How to, and how not | | DJS

How to, and how not

Challenges to authority cause problems. A very few managers are willing to receive observations that could, if the same thing were said to others, be understood to be criticism. Therefore it may be possible to couch what you feel is necessary comment in ways which are not seen as, nor taken as, criticism.

Throughout these processes, there are two underlying principles: 

(i) Always refer to us, the collective. It is very difficult to direct comment at an individual without this being taken as criticism and, while in an inferior position (underneath), criticism is usually more than unwelcome, it brings forms of revenge and retribution. Always refer to 'us' and 'our problem', even if you can see that there is a particular individual making sure that a process cannot be improved. Keep any personalisation to yourself.

(ii) criticise the system, not an individual. The individual is not at fault, the system needs improvement. Again, even if you identify the central problem as an individual (with power, probably), this will not change unless they recognise that there is an improvement to the system.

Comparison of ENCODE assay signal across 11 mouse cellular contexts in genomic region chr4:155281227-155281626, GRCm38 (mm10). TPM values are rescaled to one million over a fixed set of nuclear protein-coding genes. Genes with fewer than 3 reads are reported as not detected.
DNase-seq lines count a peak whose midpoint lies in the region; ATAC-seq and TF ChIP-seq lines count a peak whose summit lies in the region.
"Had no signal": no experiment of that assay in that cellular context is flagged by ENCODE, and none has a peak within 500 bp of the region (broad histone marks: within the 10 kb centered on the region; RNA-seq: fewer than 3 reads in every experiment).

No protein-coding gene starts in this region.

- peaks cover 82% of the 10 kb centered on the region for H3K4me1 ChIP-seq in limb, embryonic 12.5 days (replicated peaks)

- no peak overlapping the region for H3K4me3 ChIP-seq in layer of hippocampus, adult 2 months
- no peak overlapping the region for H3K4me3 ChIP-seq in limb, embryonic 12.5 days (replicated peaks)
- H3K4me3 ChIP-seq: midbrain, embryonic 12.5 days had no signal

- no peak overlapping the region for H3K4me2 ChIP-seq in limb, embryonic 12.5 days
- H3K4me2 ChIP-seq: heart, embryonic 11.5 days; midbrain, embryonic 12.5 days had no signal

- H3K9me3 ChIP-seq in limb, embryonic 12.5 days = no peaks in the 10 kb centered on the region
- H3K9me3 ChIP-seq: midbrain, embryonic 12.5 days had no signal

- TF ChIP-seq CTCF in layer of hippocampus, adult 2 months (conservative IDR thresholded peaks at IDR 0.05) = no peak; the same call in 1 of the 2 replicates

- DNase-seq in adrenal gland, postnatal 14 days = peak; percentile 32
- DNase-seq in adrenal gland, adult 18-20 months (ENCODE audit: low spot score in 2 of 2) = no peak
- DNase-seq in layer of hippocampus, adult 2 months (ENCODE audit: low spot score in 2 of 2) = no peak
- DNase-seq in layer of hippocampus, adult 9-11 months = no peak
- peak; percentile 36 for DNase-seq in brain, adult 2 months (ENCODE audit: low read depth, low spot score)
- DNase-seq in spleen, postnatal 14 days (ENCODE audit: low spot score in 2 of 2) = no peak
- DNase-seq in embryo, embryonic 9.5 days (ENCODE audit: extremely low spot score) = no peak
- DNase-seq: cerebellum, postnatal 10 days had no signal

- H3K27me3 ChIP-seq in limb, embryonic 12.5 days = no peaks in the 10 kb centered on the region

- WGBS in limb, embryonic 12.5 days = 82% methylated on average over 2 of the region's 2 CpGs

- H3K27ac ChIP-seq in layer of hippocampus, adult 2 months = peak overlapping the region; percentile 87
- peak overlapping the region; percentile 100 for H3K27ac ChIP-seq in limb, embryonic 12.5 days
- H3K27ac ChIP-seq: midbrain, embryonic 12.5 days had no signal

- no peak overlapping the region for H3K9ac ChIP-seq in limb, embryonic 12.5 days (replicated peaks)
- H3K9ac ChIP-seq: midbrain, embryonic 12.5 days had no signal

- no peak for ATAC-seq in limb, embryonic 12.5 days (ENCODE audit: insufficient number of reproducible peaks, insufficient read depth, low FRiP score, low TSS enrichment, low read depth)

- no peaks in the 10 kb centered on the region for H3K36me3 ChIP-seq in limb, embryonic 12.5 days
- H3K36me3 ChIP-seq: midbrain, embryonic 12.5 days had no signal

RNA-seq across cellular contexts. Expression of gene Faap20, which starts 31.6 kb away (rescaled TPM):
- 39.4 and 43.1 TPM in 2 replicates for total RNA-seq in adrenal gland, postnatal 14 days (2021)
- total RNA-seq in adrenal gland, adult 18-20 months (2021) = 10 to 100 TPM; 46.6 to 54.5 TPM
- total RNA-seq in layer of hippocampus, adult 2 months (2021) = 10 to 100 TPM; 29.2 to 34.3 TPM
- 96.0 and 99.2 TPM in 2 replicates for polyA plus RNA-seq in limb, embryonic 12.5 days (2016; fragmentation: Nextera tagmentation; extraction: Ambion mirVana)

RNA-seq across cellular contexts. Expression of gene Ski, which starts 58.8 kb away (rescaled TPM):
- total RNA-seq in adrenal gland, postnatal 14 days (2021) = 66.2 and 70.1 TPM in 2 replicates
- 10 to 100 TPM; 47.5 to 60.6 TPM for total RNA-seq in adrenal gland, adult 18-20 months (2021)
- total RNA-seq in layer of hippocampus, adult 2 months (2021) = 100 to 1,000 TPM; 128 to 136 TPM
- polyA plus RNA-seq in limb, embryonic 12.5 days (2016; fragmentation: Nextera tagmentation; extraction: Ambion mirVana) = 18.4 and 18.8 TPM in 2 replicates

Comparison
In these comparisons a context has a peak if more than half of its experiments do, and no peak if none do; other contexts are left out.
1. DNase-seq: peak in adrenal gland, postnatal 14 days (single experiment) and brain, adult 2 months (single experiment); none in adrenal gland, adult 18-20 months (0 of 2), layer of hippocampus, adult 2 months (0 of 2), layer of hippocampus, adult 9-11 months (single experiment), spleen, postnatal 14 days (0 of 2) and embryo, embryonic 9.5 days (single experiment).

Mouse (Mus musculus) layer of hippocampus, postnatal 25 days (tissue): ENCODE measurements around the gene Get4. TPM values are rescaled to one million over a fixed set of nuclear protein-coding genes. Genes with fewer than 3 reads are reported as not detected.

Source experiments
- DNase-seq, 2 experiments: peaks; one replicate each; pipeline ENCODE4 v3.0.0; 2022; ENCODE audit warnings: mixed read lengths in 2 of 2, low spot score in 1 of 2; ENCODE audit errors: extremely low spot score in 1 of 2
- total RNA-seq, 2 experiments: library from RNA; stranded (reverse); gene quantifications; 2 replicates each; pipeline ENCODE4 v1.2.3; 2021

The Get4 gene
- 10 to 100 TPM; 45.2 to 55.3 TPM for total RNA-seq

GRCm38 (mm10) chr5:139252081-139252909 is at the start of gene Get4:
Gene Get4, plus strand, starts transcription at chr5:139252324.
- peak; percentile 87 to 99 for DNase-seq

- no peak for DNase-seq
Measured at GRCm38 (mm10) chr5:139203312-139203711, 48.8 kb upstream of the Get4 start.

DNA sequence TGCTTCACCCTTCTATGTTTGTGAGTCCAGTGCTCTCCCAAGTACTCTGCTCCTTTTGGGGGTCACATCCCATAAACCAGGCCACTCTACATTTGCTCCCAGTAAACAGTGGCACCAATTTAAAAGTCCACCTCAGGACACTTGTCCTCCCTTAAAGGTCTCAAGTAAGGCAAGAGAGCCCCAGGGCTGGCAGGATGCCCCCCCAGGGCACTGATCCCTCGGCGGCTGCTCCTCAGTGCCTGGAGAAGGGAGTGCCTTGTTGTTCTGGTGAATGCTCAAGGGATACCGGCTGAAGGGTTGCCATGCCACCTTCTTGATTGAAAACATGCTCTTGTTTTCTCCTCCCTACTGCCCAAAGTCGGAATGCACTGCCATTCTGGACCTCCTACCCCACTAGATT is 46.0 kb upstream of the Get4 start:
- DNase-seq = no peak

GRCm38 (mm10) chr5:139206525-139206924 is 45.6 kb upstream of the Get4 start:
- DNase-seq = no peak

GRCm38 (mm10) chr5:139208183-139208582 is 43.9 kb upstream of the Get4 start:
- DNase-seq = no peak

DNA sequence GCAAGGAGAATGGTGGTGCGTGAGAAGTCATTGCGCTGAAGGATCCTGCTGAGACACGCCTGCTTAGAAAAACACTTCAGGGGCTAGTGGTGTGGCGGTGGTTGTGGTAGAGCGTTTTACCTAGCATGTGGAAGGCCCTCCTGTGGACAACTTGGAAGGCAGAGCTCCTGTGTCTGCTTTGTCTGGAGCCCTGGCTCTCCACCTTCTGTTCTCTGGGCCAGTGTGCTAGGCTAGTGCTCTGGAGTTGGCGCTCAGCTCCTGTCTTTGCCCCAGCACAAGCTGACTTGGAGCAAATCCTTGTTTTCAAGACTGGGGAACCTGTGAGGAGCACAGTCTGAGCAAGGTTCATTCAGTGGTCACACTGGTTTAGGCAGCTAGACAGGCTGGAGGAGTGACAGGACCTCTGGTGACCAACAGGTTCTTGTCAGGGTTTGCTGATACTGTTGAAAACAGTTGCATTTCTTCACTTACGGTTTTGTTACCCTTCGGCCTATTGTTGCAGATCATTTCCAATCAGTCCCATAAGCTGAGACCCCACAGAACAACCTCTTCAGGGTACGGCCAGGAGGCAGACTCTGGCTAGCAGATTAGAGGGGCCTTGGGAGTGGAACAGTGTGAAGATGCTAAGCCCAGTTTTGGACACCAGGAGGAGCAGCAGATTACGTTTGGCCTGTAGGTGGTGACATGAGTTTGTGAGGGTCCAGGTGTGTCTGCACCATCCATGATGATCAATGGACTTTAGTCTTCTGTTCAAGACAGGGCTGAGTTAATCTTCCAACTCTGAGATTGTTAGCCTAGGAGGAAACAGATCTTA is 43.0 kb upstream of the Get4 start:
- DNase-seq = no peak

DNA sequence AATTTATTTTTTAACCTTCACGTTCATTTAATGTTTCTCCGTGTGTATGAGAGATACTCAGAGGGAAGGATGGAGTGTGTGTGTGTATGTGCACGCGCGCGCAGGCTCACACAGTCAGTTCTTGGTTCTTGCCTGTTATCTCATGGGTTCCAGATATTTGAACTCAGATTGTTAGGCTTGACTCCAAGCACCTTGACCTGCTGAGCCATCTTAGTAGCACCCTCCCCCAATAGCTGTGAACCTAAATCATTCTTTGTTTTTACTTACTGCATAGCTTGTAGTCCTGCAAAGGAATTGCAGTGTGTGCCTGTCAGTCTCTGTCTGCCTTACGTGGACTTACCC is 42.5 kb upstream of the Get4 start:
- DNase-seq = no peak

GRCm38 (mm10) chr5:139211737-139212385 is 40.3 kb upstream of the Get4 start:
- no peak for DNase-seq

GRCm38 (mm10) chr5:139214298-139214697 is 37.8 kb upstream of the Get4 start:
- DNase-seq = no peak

The sort of situation that often applies is one in which, if you were to put forward an idea it would be ignored for several reasons:

(i) your idea threatens someone in a position 'above'. It doesn't matter whether this is true, it matters that this is the perception. It is dismaying how often the mere existence of a suggestion that there might be improvement available is seen as threat. This invades the secure space (Chapter N) of the obstructing person above

(ii) Your idea has validity, but it threatens the the system, so the system itself will fight back to prevent change. This is a form of institutional inertia and, often, the solution is to move elsewhere, after you've tried whatever you can to cause the work to morph into something better.